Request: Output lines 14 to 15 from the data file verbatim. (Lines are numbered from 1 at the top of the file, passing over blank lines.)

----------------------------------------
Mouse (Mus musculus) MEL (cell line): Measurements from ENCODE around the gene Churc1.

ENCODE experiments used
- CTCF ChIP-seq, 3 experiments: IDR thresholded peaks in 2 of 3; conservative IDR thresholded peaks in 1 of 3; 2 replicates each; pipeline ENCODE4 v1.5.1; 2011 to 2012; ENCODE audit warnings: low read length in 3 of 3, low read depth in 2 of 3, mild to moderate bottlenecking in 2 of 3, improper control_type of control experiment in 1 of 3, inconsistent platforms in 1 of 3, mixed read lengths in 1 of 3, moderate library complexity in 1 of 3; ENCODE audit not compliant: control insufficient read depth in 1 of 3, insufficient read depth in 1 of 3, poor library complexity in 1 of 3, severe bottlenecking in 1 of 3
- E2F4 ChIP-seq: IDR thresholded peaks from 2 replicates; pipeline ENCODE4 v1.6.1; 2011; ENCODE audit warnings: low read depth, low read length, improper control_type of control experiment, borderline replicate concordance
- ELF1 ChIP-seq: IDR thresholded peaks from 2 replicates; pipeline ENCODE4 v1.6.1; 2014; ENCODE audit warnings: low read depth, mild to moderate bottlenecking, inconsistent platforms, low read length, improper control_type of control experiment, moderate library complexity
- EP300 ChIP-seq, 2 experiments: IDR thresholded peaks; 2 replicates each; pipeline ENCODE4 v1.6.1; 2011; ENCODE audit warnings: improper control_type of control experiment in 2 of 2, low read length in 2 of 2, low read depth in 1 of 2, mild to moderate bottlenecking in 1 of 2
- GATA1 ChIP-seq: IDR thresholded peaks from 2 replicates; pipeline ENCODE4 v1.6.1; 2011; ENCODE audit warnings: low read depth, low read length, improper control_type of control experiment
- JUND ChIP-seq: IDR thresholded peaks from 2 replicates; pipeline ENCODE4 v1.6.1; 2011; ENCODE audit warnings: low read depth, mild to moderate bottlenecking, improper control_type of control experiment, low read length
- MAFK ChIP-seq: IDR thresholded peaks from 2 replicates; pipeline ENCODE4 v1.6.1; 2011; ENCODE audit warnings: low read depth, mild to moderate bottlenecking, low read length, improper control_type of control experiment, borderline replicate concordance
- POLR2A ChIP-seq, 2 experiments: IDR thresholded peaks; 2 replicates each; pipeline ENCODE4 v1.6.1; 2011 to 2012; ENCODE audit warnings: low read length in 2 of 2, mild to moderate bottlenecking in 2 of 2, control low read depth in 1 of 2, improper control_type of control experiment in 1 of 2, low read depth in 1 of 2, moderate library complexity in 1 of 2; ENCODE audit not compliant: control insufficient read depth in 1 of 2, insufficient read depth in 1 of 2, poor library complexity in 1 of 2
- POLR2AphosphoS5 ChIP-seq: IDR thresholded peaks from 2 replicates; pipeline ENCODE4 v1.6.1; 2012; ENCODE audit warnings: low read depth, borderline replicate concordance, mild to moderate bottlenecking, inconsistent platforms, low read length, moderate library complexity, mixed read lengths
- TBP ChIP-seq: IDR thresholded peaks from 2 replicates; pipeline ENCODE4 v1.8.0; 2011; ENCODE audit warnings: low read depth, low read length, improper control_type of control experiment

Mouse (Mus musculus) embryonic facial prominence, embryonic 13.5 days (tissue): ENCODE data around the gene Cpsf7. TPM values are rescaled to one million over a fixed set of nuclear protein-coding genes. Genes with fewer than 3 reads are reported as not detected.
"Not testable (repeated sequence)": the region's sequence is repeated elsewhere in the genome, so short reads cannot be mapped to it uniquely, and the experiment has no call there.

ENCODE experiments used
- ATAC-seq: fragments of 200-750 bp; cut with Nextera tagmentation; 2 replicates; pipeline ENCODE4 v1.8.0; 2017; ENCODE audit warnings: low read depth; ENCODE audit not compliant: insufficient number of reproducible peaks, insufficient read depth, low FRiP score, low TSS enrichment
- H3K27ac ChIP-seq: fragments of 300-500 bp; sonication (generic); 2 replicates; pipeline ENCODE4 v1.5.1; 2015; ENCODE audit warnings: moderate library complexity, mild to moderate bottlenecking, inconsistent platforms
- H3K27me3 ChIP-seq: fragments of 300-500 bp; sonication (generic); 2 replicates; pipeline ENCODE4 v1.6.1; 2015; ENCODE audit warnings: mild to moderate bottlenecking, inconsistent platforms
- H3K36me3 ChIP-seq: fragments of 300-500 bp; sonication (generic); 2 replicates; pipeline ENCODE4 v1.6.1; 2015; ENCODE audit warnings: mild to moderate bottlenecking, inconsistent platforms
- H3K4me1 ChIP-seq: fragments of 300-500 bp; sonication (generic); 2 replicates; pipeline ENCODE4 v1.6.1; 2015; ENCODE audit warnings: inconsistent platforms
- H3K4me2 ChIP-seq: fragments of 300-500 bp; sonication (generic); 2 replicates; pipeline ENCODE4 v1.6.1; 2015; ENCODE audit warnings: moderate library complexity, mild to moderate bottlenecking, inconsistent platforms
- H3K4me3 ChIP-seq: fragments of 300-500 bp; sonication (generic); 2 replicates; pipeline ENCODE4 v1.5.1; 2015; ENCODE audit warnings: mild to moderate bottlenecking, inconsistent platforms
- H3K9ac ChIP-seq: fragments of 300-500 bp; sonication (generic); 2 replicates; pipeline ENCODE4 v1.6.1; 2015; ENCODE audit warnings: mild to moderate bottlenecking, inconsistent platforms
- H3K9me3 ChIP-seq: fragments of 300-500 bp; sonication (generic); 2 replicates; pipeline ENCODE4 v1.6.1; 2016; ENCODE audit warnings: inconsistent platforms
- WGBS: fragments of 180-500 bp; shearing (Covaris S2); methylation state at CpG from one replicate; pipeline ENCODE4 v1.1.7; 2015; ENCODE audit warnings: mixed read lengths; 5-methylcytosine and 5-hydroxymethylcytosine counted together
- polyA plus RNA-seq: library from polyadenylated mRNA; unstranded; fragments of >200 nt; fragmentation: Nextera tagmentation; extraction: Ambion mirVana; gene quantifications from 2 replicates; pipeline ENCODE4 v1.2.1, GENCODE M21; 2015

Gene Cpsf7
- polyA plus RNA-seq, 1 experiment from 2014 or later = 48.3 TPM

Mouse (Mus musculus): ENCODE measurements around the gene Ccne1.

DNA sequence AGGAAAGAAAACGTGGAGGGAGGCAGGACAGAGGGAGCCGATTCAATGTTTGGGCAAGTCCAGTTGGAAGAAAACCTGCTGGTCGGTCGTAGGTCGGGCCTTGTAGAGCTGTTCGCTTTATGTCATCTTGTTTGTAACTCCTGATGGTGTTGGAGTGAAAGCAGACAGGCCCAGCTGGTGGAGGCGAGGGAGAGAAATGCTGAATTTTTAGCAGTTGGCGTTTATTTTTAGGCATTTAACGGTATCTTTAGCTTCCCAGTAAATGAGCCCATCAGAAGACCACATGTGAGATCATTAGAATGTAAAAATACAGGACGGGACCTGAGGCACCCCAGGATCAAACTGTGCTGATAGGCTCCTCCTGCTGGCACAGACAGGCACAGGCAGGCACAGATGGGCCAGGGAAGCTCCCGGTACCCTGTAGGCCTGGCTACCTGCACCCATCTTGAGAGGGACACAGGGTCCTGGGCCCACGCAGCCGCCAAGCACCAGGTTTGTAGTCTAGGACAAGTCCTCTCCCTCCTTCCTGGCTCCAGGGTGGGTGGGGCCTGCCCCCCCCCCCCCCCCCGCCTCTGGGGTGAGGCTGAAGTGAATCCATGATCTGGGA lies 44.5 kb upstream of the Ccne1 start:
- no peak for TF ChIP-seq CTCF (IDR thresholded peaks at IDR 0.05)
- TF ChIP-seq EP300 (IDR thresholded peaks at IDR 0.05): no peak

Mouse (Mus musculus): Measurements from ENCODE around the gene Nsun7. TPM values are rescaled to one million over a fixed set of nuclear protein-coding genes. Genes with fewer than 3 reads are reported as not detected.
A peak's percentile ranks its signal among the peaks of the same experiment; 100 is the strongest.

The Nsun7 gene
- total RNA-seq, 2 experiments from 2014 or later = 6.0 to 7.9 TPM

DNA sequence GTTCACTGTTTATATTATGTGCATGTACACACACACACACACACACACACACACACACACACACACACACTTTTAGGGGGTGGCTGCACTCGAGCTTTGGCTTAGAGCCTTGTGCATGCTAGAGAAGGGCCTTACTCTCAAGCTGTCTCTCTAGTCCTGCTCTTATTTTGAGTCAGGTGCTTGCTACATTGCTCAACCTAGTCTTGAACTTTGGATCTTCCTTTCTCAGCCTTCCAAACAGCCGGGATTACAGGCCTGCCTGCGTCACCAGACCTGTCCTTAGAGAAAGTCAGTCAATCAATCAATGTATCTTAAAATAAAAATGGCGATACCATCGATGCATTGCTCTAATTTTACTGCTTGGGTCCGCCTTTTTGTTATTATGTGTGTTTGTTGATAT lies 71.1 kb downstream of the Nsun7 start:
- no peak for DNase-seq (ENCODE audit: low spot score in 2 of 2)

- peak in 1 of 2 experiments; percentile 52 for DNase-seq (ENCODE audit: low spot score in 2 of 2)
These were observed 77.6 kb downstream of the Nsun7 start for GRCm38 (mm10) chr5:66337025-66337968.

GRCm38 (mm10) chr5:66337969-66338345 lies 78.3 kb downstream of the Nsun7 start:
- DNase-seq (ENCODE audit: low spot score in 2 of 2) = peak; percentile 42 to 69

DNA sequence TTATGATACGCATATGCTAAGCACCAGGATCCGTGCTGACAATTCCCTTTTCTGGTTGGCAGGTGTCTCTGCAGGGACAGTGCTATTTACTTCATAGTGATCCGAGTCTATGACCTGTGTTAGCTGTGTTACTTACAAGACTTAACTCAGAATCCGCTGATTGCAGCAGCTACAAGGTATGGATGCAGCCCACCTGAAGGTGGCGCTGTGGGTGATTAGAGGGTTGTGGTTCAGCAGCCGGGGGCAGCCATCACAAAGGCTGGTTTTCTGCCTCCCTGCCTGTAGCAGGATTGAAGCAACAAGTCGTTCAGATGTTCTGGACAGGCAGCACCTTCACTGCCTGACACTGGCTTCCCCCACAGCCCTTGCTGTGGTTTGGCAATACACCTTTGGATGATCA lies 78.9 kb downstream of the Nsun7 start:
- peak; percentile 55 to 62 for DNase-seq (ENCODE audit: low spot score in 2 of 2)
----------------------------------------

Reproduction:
"Not testable (repeated sequence)": the region's sequence is repeated elsewhere in the genome, so short reads cannot be mapped to it uniquely, and the experiment has no call there.

ENCODE experiments used